It also leaves you baffled about what the whole plot was about anyway.

It seems nothing was real and a bunch of delusional men have been staggering about the English countryside re-enacting King Arthur adventures.

Do you think an incredible payoff can redeem an otherwise middling (or even bad) work?

Not really. We think of The Mist (2007), the vast majority of the film is mediocre (and also stars half the cast from The Walking Dead).

Then from out of the blue there’s a rather memorable and gut-wrenching ending.

But if we wade through two hours of nonsense to get there, it affects little. Boo!

Do you feel the price increase of AAA games was justifiable or not?

AAA games have always been expensive, from what we recall. Turok Dinosaur Hunter was £70 when it came out in 1997.

We get there’s been a big focus on this recently because the new Resident Evil is expensive. And a bunch of other big blockbuster releases.

Well, we don’t play many AAA games. We mainly stick to indies, which are much cheaper.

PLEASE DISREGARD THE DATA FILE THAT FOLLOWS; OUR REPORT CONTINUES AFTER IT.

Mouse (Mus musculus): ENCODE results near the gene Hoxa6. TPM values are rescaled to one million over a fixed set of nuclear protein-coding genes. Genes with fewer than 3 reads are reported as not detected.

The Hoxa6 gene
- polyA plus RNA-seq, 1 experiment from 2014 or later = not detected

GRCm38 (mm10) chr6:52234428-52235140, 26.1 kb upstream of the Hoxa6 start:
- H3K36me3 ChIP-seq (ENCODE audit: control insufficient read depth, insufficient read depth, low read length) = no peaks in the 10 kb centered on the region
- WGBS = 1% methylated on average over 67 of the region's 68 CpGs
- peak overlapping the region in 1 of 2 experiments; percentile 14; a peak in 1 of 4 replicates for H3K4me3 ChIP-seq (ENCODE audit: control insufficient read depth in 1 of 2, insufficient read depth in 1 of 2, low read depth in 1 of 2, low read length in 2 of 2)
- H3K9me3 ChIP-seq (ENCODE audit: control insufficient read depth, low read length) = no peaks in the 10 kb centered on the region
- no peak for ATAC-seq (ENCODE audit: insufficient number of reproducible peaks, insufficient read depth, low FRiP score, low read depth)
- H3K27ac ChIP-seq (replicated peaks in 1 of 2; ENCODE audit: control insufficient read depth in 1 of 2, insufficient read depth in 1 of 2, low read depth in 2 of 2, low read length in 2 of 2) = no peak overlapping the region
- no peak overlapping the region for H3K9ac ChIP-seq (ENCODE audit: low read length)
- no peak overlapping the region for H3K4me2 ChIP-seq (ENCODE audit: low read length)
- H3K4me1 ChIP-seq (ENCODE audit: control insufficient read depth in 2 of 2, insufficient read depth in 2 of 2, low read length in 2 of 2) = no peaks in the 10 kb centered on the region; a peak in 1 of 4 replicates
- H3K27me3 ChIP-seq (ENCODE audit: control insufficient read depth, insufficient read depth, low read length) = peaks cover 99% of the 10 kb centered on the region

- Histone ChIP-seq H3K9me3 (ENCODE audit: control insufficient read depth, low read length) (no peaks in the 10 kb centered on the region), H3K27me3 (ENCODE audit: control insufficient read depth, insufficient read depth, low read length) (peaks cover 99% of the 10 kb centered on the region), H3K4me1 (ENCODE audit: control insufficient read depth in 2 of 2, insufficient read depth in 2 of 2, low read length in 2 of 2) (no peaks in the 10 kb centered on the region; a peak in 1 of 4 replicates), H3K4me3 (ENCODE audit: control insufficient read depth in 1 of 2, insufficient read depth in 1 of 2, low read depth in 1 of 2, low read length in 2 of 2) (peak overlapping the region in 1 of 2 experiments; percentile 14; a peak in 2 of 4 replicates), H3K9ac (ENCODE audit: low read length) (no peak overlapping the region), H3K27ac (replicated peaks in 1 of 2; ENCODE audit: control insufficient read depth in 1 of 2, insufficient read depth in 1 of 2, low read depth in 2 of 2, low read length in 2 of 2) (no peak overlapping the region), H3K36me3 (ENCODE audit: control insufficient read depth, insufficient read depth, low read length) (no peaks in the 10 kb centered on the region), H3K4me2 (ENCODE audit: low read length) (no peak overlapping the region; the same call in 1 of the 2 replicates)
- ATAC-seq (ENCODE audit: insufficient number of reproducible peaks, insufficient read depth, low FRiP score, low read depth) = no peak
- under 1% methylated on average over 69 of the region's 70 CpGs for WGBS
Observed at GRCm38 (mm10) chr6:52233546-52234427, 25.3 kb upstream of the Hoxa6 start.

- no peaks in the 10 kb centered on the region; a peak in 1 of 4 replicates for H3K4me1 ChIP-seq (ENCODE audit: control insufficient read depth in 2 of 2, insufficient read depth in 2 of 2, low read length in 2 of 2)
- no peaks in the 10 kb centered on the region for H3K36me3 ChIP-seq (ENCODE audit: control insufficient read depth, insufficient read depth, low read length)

But if we’re paying £70 for a massive AAA game we know it’s because the developer spent $100 million making the thing.

And then we play these massive behemoth games… and think indie games are better 90% of the time.

So, no, other than Nintendo’s typically fantastic exclusives we tend to avoid AAA games. But not due to the cost.

What work did you like as a kid only for you to realize it doesn’t hold up at all?

Being super young is a great age to watch films as you’ll brush over incredible flaws to enjoy the experience.

We saw Godzilla (1998) in the cinema and bloody loved it. Of course, it’s not exactly a great film.

Deep Blue Sea (1999) was another. Completely ludicrous, but we loved it. And still have a soft spot for its total stupidity even now.

What work did you not like as a kid only for you to later realize it’s amazingly good?

Our appreciation of One Flew Over The Cuckoo’s Nest has only ever grown over the decades.

Are there any podcasts you listen to regularly?

Yeah, a fair few right now. We did a Queenpod review recently. It’s all about going through Queen’s songs one by one.

Plus, we’ve listened to the Church of Wittertainment film reviews for over a decade.

We’re long-term F1 fans as well, so listen to a bunch of those. The Race’s excellent podcasts, such as Bring Back the V10s.